“It’s not that people aren’t still reading print books — a lot of people still do — but that balance has shifted quite a bit in terms of people’s preferences,” says library director Vailey Oehlke. 

That’s not a bad thing in any librarian’s eyes — having more ways to access books is always a net positive — but the ascendance of e-books has also posed some notable challenges for library budgets. 

When a person or institution buys a physical book, “it’s my copy of the book,” Wendy Cornelisen, state librarian for the state of Oregon, tells Oregon Business. “Copyright gives me the power as the owner now of this book to do whatever I want with it. When I’m done with it, I can resell it, I can give it to the library, I can pass it off to friends to read and hope they bring it back. But this is my property. This is my book.”

With e-books the terms are different. 

“For the most part, when libraries are contracting with — usually not directly with a publisher — but with a third-party aggregator, they are licensing content, so there are license terms for that e-book. It’s essentially renting the title for a specific period of time. One of the things that we’ve seen recently in that e-book marketplace is that publishers are putting forth terms through the aggregators that limit the number of times an e-book can be checked out. There are some terms that are like, ‘Hey, library, you can have that book checked out 26 times,’ which kind of feels a little arbitrary.”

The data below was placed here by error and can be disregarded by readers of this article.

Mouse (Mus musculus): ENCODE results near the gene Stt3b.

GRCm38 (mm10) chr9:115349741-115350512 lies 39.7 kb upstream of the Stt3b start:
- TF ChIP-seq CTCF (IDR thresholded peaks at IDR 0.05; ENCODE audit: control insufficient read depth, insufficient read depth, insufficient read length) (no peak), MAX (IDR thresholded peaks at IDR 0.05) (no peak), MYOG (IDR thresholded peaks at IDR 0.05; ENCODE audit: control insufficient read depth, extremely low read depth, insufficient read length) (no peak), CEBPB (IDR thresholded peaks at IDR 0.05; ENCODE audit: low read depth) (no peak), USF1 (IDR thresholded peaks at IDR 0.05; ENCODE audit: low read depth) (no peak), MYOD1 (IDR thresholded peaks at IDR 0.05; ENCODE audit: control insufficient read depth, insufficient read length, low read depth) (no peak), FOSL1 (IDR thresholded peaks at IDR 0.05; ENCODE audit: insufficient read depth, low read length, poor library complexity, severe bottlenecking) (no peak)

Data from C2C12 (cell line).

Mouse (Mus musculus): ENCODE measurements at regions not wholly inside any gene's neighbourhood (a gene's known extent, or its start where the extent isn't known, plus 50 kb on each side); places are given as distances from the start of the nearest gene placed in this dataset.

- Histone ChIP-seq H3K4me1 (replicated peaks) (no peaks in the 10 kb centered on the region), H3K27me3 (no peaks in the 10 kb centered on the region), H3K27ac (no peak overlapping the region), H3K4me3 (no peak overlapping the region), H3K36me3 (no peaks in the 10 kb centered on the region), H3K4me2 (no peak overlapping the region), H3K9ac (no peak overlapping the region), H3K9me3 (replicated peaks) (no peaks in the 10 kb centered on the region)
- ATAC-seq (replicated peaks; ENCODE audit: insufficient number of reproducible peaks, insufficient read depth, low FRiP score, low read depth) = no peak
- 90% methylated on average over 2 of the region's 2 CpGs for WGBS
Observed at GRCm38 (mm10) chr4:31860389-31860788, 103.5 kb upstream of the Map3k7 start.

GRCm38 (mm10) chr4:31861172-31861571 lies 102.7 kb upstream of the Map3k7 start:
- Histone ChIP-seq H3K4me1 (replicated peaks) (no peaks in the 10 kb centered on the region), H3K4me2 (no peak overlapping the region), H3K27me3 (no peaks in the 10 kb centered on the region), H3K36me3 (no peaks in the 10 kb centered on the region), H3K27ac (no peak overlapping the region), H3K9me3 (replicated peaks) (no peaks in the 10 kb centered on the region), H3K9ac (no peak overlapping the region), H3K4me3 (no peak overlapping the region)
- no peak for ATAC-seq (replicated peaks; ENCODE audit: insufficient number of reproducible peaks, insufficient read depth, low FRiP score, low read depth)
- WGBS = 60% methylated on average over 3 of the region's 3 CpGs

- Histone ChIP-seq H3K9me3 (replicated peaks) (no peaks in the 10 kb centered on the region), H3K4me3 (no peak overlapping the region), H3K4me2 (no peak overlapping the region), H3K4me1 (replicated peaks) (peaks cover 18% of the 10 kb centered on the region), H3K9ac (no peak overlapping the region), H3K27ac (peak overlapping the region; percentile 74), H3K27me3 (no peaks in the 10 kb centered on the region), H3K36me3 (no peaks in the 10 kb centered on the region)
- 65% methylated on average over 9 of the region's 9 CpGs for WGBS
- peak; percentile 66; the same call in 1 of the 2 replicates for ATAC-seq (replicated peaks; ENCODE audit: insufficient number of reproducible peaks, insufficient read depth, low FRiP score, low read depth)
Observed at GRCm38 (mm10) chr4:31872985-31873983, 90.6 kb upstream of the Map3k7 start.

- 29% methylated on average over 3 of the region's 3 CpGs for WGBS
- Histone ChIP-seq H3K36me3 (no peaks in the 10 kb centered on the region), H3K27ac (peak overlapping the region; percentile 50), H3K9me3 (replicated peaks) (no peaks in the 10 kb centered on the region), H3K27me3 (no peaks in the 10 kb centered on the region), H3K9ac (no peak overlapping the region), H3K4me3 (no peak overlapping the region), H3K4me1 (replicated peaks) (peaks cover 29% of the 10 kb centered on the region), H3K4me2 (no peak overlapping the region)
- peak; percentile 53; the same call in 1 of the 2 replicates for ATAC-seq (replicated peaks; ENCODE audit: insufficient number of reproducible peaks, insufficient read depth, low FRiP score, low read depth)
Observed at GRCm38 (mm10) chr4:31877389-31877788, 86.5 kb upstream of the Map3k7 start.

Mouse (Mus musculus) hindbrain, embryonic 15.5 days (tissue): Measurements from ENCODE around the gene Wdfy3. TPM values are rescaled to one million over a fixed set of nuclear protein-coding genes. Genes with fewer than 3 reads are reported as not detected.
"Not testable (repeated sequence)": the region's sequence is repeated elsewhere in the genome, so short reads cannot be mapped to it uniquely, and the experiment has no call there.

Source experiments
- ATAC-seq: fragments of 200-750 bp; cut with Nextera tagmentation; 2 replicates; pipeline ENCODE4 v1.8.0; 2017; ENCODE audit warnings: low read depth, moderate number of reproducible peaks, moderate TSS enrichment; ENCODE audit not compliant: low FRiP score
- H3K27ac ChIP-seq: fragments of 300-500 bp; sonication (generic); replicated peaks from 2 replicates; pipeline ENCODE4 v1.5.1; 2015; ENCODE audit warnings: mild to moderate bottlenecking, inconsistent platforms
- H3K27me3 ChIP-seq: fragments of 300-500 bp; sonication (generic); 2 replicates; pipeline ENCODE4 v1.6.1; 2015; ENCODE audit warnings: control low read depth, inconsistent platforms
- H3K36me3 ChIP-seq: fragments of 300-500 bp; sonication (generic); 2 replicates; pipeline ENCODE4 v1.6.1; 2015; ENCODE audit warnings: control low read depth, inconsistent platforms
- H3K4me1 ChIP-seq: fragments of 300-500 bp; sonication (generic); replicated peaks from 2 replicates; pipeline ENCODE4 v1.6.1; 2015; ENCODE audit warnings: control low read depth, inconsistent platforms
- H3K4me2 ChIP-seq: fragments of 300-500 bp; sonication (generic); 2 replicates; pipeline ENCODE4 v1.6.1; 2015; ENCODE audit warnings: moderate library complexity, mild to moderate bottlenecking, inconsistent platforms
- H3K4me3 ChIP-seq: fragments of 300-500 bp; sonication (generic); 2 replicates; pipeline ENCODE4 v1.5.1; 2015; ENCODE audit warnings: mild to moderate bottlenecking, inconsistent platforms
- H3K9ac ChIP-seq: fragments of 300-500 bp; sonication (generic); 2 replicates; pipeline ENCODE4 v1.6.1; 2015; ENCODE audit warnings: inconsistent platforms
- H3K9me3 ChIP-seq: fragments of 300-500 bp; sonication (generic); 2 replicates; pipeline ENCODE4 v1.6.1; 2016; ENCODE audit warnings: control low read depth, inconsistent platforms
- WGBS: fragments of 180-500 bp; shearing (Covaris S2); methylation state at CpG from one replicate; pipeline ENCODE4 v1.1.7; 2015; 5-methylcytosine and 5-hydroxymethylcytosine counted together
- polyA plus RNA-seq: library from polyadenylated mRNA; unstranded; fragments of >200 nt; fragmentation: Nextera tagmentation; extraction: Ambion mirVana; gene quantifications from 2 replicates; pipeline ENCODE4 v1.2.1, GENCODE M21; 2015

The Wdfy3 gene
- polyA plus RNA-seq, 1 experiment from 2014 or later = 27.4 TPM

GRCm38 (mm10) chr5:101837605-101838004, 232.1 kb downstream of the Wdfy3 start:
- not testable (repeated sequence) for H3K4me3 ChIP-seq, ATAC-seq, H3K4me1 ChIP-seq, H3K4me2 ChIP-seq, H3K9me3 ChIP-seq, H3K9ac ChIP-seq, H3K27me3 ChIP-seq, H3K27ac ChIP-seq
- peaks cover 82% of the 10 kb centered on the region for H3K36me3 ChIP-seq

Digital licenses cost more than the purchase of a physical book — and they also cost more than it would cost a consumer to purchase an e-book. In 2019 the American Library Association used the example of the 2014 novel All the Light We Cannot See. At that time, an individual consumer would pay $12.99 for a digital version of the book; a library would pay about $52 to license it for two years. 

“They say things like, ‘Oh, well, our research has shown that the average print material only circulates 13 times before it falls apart.’ Well, OK, where’d you get that information from? How do you know? Like, did you talk to us?” says Buzzy Nielsen, the program manager for State Library Services for the State Library of Oregon. 

When e-books were new, a purchase was much more like a traditional book purchase, and libraries could keep electronic copies forever. But the shifting terms have driven library costs way up. Nielsen served as library director of the Crook County Library from 2016 to 2020, and he estimates that in his time there, the amount of money the library spent on digital acquisitions more than doubled, from about $15,000 a year to about $35,000 a year. In Multnomah County, the digital acquisitions budget for 2023 — $1.5 million — is up only slightly from 2019, when it was $1.2 million.

Legislatures in some states have sought more reasonable terms for e-book access, and there have been conversations at the federal level as well. Oehlke and Cornelisen say they’re hoping to see some change, either at the federal or state level. 

“I’ve been hoping that we can get some traction here in Oregon, and so far that hasn’t happened, but I’m not giving up,” Oehlke says.